Once again, the Hawks did get a solid effort from James Demery. The junior had a career-high 11 rebounds to go with his team-high 19 points in the loss. One would think that if Phil Martelli keeps getting efforts like that from Demery, the Hawks will break through on a win soon. They are just short-handed with injuries right now.

This game will be played at the Palestra, which contrary to a silly Duke tweet this week, is the greatest home court in college basketball. Fun fact: Penn has enjoyed more success against Saint Joseph’s than any other Big 5 opponent in recent years, with three wins over the last six meetings.

But I don't know if that fun fact continues this weekend. Both teams are playing with a little desperation, and I think that the shooters for the Hawks will step up in this one.

Saint Joseph's 62, Penn 60

Drexel (7-12, 1-5 CAA) at UNC Wilmington (18-2, 7-0 CAA), Sunday at 4 p.m.

SK: To say this is a tall order for Drexel would be an understatement. The Dragons have dropped six of their last seven games, including a 20-point loss at Elon Thursday night. Meanwhile, UNC Wilmington enters Sunday's game with an 18-2 record and a perfect 7-0 mark in CAA play. The Seahawks' two losses this season came at Clemson and against a very good Middle Tennessee State team.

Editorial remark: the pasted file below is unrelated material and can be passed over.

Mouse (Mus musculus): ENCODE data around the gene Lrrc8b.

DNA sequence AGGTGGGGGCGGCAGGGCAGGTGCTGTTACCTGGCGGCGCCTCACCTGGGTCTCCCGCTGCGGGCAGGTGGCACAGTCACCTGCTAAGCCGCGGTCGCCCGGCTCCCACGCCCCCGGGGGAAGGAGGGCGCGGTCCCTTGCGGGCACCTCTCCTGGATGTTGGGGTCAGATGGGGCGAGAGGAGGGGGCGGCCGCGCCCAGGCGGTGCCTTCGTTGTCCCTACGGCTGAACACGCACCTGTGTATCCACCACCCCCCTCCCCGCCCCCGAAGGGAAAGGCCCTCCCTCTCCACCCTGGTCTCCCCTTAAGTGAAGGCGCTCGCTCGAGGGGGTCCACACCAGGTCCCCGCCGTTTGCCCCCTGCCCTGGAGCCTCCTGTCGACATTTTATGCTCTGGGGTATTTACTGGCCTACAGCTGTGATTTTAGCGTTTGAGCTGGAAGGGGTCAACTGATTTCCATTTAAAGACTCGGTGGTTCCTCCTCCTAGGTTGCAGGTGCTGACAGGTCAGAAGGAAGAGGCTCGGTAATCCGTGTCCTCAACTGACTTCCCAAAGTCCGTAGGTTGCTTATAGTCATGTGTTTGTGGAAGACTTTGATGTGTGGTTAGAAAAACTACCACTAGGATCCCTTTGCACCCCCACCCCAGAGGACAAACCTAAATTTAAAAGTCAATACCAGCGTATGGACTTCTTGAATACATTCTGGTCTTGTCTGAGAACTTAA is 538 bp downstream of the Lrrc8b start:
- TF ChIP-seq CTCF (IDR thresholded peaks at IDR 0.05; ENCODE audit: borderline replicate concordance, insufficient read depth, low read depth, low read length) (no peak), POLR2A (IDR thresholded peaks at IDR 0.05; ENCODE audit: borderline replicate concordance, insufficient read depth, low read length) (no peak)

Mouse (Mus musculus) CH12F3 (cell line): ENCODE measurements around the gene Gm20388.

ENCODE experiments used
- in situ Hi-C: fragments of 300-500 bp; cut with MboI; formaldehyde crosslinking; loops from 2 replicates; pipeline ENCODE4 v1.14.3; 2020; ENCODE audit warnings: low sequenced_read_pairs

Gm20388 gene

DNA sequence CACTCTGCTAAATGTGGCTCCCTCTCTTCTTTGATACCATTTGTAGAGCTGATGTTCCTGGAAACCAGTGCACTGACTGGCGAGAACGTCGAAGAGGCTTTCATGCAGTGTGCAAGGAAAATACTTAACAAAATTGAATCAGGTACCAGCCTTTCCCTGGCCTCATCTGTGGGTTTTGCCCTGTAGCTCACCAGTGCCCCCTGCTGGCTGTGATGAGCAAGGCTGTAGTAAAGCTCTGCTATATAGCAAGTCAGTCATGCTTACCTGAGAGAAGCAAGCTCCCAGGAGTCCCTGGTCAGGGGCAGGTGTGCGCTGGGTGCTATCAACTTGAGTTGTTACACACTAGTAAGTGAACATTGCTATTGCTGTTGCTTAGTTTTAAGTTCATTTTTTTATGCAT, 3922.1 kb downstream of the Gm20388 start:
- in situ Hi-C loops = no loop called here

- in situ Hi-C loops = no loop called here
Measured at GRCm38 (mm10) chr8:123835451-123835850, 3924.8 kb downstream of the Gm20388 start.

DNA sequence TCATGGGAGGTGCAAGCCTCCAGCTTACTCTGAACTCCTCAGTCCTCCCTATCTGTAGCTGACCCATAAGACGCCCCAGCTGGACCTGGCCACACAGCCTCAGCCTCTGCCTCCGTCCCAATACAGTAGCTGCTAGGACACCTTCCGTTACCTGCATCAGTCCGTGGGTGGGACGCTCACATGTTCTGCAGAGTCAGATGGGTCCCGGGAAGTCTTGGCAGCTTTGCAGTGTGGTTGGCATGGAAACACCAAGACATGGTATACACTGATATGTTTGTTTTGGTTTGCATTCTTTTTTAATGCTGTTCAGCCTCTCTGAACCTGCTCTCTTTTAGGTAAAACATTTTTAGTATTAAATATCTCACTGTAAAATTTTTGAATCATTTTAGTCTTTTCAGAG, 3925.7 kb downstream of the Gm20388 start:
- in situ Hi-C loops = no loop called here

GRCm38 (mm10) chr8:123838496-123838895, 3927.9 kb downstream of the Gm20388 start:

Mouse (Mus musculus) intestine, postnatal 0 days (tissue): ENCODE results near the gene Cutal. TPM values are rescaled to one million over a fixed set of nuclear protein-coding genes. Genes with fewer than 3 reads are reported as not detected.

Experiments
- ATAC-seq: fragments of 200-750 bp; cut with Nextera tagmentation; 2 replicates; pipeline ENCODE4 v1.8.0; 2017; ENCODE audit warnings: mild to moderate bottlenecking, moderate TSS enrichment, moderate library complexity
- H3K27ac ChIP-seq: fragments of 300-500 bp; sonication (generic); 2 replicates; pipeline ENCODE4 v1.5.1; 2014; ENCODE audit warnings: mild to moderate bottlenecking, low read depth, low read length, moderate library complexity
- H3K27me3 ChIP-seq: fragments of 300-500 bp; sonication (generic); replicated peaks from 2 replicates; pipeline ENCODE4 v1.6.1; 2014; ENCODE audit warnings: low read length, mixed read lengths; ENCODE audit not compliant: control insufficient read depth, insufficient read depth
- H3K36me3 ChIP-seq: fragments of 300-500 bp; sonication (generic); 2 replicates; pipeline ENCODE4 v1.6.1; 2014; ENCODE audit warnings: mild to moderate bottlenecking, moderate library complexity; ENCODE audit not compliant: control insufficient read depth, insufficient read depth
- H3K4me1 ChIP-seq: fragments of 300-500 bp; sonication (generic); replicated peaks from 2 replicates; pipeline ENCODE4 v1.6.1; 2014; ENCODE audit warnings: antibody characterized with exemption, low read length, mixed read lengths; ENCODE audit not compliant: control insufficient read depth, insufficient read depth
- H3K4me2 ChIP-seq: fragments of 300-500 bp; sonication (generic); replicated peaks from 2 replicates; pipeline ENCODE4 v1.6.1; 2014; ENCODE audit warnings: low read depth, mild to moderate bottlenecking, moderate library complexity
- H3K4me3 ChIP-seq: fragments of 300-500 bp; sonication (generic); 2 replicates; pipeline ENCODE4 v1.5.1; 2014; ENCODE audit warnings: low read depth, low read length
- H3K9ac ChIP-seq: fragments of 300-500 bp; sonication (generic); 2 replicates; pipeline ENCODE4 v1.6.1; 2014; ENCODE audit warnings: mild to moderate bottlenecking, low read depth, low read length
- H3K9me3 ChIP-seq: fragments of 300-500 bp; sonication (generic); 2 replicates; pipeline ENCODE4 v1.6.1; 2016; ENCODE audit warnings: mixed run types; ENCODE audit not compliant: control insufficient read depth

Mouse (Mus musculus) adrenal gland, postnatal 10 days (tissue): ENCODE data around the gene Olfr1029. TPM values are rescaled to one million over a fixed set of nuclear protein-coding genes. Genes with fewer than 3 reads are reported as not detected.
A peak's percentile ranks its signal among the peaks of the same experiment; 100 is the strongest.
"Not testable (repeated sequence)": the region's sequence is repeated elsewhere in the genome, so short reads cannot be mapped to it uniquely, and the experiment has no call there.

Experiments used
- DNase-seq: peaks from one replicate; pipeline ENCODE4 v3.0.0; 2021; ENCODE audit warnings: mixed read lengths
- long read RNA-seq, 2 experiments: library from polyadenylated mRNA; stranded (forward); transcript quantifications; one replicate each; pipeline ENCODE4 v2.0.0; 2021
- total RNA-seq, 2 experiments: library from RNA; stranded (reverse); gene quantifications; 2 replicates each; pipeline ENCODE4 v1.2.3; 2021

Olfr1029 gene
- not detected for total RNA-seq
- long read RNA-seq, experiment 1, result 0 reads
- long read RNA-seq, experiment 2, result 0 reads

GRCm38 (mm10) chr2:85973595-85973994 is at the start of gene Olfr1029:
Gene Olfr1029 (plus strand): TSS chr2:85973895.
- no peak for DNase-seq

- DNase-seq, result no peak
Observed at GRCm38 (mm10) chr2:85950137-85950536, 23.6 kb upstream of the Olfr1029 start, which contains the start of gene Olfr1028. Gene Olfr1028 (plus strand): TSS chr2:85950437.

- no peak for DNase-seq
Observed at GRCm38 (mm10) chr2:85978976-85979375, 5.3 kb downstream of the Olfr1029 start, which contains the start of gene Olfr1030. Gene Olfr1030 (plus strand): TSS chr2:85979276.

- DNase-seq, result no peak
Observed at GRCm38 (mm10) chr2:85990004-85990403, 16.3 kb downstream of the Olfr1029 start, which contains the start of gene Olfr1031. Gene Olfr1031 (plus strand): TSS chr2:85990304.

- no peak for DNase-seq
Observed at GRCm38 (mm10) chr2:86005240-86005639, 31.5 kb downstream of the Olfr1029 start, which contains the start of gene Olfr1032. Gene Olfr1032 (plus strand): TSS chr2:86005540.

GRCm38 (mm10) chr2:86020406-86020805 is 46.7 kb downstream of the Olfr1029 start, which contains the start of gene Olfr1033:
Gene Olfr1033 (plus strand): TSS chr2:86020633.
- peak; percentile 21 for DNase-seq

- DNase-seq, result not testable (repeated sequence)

The UNC Wilmington program has enjoyed a remarkable turnaround under third-year head coach Kevin Keatts, who previously served as Rick Pitino's assistant at Louisville. The Seahawks won 25 games and made it to the NCAA Tournament last year, losing a tightly contested game to Duke in the first round. After they established themselves as the class of the CAA once again this season, it would come as a major surprise if they're not back in the Big Dance this March. 

UNC Wilmington has three players averaging 15 points or more — C.J. Bryce (17.5), Chris Flemmings (15.9) and Denzel Ingram (15.5). The Seahawks simply have too much firepower for a Drexel team struggling to find its way under first-year head coach Zach Spiker. For the Dragons' sake, I hope I'm wrong, but I don't see this being much of a contest.

UNC Wilmington 77, Drexel 59

Prediction records
Sean Kane: 18-4
Amy Fadool: 13-7

Delaware avenges 36-point loss with upset of Northeastern

Delaware avenges 36-point loss with upset of Northeastern

BOX SCORE

NEWARK, Del. -- Freshman Ryan Daly scored 27 points and Delaware avenged its worst loss of the season, upsetting Northeastern 69-62 on Thursday night for the Blue Hens' first Colonial Athletic Association win of the season.

Cazmon Hayes added 13 points and Eric Carter 11 for Delaware (8-12, 1-6), which snapped a six-game losing streak that had included a 36-point loss, 90-54, to the Huskies on Jan. 5.

T.J. Williams scored 28 points, the only Huskies player to reach double figures. Northeastern (12-7, 5-2) lost its second straight after an eight-game winning streak.

Three-pointers by Devonne Pinkard and Daly gave Delaware the lead for good at 46-41 with 11 minutes left. A 14-2 run with eight points each from Carter and Daly made it a 12-point lead with two minutes to go.

Delaware made 17 of 22 free throws to 7 of 14 for Northeastern.